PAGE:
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$5 million collected for building

January 21, 2011

Since 2006 plans have been in the works to build a new $38 million science and business building, and with donations currently totaling $5 million the building is becoming more of a reality. In February, the Board of Trustees will meet to approve the start date for construction. If approved, construction could start as early as this spring or summer, but more fundraising may be necessary to convince the board.

The Office of Development and College Relations has been hard at work raising money in a multitude of ways, including encouraging alumni with science and business backgrounds to donate money towards specific rooms such as laboratories or classrooms. “People are excited to see their name on a building that will have such a significant impact on the college” says Molly Ball, Vice President for Development and College Relations. Ball continues to fundraise, attempting to raise the large amount of money necessary to build the facility, but she is confident that they will have little trouble raising the money. “There are a lot of exciting things happening right now” she says, “People know that this is a high priority and a turning point for the college. This will help us recruit and train individuals from not just the Midwest, but all over.”

And the donations suggest she’s right. To date, $5 million have been donated or promised from hundreds of donors. Gifts ranged from $100 to the six figure donations made by four members of the college board of trustees: Vice Chairman William Trubeck ’68 of Long Lake, Minn.; former chairman Safford Peacock of Lincoln; and trustees Robert Dahl of Washington, D.C., and Jack Schultz of Effingham.

“When I was a student at Monmouth, the college was nationally known for its success in the sciences. This new complex will allow those departments to again rise to that prominence, while at the same time enhancing Monmouth’s outstanding business programs.”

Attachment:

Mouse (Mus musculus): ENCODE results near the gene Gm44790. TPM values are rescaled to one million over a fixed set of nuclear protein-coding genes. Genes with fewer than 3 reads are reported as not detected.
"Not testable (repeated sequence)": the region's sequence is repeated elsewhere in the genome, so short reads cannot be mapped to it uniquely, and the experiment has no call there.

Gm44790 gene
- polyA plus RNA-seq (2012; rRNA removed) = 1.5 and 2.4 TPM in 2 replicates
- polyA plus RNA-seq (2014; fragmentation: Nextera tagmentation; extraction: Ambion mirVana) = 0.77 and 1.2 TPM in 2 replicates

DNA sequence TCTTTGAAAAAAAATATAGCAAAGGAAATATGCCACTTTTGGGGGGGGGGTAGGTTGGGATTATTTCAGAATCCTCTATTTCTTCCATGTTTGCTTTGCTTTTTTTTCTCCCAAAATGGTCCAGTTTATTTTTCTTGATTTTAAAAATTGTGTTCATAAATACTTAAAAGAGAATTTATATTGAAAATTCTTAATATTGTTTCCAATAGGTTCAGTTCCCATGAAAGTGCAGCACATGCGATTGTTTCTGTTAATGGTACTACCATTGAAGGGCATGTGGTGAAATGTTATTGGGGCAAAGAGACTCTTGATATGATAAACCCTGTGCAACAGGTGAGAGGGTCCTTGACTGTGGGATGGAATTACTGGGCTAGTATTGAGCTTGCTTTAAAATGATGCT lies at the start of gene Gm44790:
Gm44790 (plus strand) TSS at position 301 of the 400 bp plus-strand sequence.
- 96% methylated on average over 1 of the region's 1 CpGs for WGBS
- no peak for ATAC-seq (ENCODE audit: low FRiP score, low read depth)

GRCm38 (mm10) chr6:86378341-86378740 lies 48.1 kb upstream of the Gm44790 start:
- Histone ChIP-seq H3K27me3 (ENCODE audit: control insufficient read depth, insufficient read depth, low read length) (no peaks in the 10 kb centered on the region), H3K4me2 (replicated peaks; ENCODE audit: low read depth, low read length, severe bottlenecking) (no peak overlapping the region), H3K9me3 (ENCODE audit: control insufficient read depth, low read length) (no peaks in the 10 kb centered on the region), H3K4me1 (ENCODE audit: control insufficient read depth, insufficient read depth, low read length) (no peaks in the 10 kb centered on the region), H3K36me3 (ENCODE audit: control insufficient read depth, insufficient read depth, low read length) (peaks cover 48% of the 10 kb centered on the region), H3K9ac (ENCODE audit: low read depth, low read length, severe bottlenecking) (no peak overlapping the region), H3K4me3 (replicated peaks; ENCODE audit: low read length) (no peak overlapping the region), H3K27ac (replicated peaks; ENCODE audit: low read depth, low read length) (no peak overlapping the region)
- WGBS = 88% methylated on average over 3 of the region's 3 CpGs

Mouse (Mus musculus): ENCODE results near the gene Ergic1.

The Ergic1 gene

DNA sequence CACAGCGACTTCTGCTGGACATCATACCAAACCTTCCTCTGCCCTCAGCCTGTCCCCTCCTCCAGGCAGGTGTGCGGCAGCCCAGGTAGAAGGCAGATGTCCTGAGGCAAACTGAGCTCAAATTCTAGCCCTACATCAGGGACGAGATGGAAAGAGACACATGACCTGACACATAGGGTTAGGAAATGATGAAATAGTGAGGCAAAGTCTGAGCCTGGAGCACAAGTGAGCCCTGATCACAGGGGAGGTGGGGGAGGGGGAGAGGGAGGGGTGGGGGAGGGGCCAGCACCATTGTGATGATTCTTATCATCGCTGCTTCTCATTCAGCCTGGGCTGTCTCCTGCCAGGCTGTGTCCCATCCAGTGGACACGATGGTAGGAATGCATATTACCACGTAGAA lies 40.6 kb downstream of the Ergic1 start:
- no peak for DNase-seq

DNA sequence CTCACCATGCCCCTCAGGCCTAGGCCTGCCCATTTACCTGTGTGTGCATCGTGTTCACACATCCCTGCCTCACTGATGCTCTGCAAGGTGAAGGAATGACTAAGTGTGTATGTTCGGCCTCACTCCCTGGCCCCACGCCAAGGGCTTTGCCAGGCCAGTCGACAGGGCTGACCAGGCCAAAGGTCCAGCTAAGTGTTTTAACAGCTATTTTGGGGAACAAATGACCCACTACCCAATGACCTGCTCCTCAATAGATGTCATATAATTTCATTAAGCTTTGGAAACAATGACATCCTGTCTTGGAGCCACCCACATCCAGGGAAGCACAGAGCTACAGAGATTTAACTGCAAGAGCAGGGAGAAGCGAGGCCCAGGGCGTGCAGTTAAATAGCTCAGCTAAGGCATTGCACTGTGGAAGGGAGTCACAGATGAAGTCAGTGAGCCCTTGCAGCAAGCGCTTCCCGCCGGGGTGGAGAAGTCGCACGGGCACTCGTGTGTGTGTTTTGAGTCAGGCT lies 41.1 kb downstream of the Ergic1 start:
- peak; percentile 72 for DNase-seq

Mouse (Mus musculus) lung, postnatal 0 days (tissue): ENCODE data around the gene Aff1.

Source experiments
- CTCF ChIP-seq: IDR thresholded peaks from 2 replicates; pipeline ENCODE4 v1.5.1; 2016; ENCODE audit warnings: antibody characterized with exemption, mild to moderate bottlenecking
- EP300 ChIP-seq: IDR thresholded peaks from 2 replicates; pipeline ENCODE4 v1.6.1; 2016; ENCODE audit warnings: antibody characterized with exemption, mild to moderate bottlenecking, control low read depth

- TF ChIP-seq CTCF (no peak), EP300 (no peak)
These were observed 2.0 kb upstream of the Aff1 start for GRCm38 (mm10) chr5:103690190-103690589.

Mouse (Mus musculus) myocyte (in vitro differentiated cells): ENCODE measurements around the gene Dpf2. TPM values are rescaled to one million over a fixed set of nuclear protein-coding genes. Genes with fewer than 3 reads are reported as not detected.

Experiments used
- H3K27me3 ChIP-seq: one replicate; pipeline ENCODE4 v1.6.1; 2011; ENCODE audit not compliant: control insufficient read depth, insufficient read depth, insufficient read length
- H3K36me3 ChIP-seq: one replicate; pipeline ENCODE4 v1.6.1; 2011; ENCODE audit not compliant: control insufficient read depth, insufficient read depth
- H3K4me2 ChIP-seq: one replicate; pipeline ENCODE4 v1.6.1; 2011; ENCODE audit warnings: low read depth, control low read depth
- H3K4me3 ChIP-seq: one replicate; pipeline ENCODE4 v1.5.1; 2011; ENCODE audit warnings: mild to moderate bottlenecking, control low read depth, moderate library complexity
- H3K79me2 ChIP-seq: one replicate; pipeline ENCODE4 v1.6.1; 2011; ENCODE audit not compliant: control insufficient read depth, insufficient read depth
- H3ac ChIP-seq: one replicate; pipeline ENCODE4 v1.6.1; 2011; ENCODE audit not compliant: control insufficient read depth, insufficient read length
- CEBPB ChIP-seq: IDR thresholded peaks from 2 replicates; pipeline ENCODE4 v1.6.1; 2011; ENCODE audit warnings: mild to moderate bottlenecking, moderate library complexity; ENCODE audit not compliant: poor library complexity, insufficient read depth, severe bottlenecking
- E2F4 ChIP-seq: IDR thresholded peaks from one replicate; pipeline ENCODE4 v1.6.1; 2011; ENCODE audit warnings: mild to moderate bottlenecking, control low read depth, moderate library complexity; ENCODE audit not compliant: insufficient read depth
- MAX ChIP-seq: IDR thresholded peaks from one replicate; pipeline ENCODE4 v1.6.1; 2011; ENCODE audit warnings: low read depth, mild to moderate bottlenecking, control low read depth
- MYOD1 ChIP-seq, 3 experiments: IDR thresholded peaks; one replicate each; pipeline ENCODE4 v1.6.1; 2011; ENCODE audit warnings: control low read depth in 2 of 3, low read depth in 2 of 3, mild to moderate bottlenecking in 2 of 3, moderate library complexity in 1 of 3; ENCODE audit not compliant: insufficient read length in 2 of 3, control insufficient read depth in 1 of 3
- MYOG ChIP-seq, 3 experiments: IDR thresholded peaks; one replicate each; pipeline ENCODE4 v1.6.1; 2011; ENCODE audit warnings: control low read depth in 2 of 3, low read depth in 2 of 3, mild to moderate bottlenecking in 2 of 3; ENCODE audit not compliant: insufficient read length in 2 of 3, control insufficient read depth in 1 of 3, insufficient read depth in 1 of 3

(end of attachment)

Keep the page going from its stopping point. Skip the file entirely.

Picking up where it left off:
And it promises to do just that. In 2007 it was decided that only one building would be built instead of one science and one business building as part of Monmouth College’s integrated studies. Trubeck added, “There are so many ‘food and fuel’ issues that are going on in the country that have their roots right here in western Illinois. This complex will allow Monmouth College to be on the leading edge of all that.” Right now, it’s all just a matter of getting the money to build the facility.

“You get it $100,000 at a time” says President Mauri Ditzler. The fundraising will take time, as many donations are over a period of time, such as $100,000 a year, or depend on when a company is sold. “People hear $40 million and no one thinks you can do it. But you just keep raising the money and then one day you’re there.” Ditzler added.

Monetary donations will pay for the entire science and business facility, but tuition will still go up as a result. A new facility will mean more faculty and more cleaning staff, not to mention the money necessary for the increased air conditioning bill and repairs.

Despite that, the new facility promises to be an incredible asset to Monmouth College and the students, and should be well worth the wait. Fundraising will continue for the new building in hopes of breaking ground as soon as possible, but the current donations are promising.

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